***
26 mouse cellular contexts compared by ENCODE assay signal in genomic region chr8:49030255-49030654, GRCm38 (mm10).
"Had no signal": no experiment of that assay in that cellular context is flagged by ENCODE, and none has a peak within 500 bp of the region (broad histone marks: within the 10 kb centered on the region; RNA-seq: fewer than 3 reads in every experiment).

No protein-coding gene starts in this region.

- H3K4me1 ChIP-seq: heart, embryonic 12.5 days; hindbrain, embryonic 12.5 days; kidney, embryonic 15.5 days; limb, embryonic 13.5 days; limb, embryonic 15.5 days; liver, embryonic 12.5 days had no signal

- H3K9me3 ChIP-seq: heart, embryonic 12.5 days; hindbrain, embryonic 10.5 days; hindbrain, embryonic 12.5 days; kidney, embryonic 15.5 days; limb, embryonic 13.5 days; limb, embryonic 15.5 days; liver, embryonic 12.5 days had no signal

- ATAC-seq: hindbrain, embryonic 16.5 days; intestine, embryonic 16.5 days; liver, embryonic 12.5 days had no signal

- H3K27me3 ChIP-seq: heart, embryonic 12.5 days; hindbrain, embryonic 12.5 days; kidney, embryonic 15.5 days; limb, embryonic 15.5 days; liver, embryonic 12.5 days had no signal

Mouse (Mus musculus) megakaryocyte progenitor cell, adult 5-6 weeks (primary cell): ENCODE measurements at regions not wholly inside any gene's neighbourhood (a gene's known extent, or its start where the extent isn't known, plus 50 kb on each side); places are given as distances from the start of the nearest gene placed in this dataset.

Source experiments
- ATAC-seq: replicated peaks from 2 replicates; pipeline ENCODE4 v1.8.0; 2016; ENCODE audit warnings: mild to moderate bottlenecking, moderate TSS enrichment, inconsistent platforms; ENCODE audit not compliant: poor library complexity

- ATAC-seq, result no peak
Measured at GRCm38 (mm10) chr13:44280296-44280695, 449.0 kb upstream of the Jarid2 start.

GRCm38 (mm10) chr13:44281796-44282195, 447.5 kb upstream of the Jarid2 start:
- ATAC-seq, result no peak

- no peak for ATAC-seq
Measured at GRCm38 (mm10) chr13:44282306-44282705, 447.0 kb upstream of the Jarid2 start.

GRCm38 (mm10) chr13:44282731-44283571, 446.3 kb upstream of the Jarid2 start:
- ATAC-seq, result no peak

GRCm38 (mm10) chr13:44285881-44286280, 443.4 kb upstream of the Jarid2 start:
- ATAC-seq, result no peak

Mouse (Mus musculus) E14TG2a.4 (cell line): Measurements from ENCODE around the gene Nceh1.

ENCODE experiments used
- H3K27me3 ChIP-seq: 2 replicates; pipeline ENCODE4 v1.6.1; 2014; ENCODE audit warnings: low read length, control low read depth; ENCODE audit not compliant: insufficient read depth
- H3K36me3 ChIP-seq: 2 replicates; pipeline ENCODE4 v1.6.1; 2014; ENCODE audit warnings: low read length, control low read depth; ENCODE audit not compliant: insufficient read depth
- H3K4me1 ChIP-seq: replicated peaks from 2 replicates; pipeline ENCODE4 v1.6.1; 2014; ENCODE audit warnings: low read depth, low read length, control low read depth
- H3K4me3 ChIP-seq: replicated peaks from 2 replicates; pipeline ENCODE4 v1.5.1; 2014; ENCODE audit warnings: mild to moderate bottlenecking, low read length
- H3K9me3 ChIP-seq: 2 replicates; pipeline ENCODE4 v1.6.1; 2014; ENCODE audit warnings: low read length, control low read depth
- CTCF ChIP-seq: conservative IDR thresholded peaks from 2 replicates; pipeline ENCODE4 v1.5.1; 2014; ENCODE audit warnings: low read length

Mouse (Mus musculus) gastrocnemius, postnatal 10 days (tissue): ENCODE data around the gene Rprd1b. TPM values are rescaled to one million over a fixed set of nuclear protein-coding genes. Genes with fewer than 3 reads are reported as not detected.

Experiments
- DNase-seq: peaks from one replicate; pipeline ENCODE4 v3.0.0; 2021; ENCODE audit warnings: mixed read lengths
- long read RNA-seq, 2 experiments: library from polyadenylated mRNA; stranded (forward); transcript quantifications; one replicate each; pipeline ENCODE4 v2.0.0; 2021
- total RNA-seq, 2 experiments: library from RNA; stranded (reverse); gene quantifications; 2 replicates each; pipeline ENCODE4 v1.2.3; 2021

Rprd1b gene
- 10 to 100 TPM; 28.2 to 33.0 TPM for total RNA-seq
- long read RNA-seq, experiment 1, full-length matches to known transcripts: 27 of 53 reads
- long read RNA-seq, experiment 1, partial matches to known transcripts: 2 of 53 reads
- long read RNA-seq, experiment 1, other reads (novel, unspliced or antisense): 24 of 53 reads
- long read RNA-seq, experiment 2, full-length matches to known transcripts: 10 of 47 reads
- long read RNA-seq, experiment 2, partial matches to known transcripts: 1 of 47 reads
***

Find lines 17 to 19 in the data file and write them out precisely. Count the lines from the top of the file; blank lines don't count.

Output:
GRCm38 (mm10) chr13:44282731-44283571, 446.3 kb upstream of the Jarid2 start:
- ATAC-seq, result no peak

GRCm38 (mm10) chr13:44285881-44286280, 443.4 kb upstream of the Jarid2 start: